Chris Gunter says Wales will prove they are not a one-man team as they attempt to keep their World Cup qualification hopes alive without Gareth Bale.
The Real Madrid forward picked up his second yellow card of the campaign during Friday’s 0-0 draw with the Republic of Ireland in Dublin.
Bale will miss one game through suspension, the visit to Group D leaders Serbia on June 11.
“It’s up to us to fill that gap, go there and get a result,” Gunter said.
Neil Taylor will also be absent in Belgrade, the Aston Villa defender facing a potential three-match ban for the challenge which saw Republic captain Seamus Coleman require surgery on his shattered right leg.
Reading defender Gunter, who became Wales’ joint-third most capped player on Friday, says Wales have shown they can win without key players, even Bale, the world’s second most expensive player.
“We’ve missed important players in the past and we’ve always said it’s not a one-man team,” Gunter said. “For Gaz to play well, he needs the team. That won’t change in the summer.
“You’d rather him in your team, but he’s not there and we’ve got to get a result.
“We’re more than capable with the squad we have to go and do that, with or without any of our players.
“We will deal with it and move on.”
Bale, who has scored four goals in this campaign, has not missed a competitive international since October 2013 – having featured in 21 successive competitive matches.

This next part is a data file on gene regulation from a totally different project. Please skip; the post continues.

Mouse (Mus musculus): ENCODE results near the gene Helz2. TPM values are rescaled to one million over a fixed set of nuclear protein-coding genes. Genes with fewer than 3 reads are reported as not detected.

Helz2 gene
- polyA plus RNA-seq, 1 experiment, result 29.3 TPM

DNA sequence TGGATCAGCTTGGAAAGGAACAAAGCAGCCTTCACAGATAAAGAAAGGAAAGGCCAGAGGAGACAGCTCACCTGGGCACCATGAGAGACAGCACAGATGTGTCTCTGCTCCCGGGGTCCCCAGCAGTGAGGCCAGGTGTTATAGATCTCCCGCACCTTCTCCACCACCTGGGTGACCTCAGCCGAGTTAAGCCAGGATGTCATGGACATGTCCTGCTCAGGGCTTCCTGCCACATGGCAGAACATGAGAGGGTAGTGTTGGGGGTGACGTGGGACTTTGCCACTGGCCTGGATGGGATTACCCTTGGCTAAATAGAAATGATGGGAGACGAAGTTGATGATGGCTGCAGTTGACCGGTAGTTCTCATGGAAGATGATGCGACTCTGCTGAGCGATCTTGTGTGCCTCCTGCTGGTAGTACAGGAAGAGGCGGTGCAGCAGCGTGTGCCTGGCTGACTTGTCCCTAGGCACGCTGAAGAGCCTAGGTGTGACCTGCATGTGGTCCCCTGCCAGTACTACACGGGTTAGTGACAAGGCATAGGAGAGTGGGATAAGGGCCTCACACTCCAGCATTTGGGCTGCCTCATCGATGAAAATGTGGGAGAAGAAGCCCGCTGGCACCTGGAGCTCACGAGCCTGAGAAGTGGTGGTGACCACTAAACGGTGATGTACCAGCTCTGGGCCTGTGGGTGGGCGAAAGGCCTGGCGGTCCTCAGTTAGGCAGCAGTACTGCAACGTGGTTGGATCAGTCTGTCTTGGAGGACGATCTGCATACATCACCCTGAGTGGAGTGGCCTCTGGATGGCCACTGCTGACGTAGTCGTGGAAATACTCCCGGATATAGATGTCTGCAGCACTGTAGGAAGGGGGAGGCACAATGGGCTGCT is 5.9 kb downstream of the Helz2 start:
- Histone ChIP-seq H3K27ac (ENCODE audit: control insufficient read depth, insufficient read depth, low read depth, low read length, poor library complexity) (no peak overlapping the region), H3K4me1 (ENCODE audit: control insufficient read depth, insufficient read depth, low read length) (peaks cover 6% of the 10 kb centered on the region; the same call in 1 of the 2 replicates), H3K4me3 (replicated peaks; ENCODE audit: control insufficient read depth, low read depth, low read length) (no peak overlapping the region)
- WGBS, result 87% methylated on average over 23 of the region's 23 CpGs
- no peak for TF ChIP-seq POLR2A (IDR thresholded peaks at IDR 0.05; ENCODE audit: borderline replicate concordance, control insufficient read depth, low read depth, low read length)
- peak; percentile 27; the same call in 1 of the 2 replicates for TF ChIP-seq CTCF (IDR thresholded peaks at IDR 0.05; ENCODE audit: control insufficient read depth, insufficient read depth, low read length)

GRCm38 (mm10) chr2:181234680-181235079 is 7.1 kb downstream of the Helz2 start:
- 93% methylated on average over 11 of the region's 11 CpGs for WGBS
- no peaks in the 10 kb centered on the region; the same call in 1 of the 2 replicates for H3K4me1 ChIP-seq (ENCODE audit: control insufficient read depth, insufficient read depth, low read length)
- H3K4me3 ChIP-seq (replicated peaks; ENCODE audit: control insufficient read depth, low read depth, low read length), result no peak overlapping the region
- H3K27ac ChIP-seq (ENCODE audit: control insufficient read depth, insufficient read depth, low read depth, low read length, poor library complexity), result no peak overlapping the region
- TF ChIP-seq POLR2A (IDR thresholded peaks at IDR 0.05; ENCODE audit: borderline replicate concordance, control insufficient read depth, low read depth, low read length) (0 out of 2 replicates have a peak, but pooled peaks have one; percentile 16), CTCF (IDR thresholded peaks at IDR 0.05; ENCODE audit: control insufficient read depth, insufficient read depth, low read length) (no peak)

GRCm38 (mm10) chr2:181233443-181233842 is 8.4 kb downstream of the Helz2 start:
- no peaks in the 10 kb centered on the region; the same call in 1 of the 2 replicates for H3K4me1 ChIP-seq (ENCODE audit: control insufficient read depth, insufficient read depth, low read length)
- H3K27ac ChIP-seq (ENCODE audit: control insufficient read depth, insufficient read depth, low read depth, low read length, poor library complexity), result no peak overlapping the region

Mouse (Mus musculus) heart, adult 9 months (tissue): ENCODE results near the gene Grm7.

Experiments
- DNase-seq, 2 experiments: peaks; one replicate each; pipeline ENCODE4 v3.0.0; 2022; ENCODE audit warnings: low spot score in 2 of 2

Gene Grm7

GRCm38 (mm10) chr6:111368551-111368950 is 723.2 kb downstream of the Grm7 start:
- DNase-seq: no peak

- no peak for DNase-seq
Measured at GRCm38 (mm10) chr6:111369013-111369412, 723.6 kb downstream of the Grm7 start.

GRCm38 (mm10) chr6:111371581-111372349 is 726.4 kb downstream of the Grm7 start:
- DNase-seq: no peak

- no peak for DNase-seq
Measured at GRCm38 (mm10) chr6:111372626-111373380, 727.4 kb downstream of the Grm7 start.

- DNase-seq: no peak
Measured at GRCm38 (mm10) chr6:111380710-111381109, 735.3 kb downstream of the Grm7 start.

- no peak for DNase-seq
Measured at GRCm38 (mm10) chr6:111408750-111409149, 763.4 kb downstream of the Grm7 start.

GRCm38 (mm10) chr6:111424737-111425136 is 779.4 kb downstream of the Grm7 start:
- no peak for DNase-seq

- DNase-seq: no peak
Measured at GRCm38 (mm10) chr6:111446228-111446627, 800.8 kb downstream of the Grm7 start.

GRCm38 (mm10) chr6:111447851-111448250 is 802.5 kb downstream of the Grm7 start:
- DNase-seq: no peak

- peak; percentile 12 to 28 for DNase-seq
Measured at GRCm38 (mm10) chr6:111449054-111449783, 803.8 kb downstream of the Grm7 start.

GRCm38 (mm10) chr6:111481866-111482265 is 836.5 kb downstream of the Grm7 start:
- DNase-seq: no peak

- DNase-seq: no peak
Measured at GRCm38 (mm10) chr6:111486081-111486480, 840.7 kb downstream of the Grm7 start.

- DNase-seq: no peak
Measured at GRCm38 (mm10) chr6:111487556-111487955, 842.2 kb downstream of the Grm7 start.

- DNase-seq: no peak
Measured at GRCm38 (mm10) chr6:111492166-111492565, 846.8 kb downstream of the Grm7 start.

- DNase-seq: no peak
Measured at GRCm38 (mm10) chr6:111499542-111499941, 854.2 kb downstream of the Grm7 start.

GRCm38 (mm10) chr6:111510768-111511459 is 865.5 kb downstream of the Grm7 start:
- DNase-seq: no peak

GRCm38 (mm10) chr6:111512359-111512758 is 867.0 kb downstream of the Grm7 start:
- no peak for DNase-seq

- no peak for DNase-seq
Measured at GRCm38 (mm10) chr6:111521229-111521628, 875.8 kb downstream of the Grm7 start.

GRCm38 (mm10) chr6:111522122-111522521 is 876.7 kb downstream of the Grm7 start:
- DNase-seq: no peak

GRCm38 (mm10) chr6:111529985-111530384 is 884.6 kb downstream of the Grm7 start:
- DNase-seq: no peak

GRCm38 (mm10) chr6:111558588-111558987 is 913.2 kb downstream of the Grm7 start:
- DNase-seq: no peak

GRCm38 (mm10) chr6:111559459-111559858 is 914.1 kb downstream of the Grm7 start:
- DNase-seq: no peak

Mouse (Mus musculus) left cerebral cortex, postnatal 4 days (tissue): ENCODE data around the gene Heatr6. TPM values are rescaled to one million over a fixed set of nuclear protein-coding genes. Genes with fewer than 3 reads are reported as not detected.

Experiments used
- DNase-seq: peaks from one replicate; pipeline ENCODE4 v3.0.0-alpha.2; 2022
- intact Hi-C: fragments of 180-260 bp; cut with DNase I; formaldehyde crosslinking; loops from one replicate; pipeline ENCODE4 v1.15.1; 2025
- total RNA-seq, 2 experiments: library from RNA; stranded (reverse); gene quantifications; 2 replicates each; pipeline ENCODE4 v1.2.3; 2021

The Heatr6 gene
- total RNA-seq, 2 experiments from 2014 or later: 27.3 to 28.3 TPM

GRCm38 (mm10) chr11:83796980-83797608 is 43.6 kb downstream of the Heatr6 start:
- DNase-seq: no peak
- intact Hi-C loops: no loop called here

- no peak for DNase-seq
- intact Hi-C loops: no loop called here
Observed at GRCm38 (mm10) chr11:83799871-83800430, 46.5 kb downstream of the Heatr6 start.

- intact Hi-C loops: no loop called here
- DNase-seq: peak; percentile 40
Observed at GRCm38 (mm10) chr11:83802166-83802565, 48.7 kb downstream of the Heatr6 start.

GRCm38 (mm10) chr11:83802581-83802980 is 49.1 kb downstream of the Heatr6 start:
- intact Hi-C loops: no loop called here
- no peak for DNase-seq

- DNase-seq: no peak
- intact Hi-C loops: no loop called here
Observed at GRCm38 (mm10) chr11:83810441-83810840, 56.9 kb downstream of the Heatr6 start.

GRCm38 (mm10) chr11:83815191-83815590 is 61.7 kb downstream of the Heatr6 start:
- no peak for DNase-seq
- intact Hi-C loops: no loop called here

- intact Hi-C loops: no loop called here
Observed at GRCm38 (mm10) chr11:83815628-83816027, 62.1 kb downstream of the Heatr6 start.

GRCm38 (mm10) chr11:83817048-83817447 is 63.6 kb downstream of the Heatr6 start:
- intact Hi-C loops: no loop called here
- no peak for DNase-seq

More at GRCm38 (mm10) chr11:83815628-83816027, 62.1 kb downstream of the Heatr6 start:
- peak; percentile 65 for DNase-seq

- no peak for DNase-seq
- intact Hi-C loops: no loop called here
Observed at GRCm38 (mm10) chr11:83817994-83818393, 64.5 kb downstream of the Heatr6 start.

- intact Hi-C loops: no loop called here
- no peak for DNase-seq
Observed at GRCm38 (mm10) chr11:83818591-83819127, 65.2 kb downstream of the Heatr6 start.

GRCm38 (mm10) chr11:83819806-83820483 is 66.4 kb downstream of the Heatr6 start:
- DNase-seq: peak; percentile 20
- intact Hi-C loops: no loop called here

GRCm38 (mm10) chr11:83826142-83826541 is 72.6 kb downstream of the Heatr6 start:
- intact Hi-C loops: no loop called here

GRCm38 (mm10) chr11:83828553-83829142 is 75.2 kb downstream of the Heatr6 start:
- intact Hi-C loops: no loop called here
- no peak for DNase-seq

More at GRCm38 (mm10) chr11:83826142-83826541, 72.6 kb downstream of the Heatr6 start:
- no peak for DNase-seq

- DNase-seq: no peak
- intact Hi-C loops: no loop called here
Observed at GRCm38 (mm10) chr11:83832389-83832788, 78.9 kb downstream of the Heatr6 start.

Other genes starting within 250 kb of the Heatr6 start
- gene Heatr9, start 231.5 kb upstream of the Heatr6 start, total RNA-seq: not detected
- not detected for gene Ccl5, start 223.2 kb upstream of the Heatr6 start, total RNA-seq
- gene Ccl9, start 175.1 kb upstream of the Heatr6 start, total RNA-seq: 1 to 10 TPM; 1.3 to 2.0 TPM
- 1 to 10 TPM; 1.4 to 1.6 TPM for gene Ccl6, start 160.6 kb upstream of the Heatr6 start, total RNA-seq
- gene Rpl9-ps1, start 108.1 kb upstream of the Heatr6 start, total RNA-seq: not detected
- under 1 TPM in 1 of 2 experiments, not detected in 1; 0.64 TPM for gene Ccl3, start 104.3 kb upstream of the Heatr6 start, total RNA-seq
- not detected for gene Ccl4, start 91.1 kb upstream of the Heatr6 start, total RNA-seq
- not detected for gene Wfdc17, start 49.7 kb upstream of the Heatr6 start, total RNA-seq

His absence comes at a difficult time for third-placed Wales who are four points adrift of Serbia and the Republic of Ireland at the halfway stage, having drawn four of their five matches in Group D.
But Gunter said: “We’ve still got enough games to put a run of wins together and you can’t predict how other results will go.
“We’d like to have picked up a couple more points, but it’s never easy to qualify.
“We’re still unbeaten and we’re not far away from turning these draws into victories.
“Even though it could be better, we’re not in the worst position we’ve ever been in.
“We’ve shown in the past that we can go anywhere and put wins together. We’ve got to remember that and stay positive.”
The Dublin draw was overshadowed by the horrendous injury to Everton defender Coleman.
Coleman was treated at length on the pitch and given oxygen before being taken off the field on a stretcher.
Asked if there was some incitement, with Republic midfielder Glenn Whelan having earlier struck his Stoke team-mate Joe Allen with a flailing forearm, Wales manager Chris Coleman said: “Our boys will stand up for themselves because you have to.
“Take the Seamus Coleman incident out of it and there was a bit of needle, but you’ve got to expect that.
“What you don’t expect is for anybody to come off with a serious injury – you don’t want to see that.
“But there are no complaints for me, saying the Irish boys are this, that or the other. Ireland did what they needed to do.”
The Wales manager continued his defence of Villa defender Taylor.
“He’s numb,” he said. “He hasn’t said a word. I was the first one into the dressing room after the game, he was sitting on the floor with his head in his hands.
“But no matter how badly he feels, or we feel, it’s worse for Seamus. Like I say, Neil’s not that type of player. He’s had a bad break himself, he knows what that is all about.
“He’s absolutely devastated. That doesn’t make it any easier for Seamus or the Republic of Ireland, of course.
“We’ve never really been in this situation, to be honest with you, where we’ve had to defend anything like this. I defend Neil as a person. He’s a lovely lad. He’s a gentleman.”
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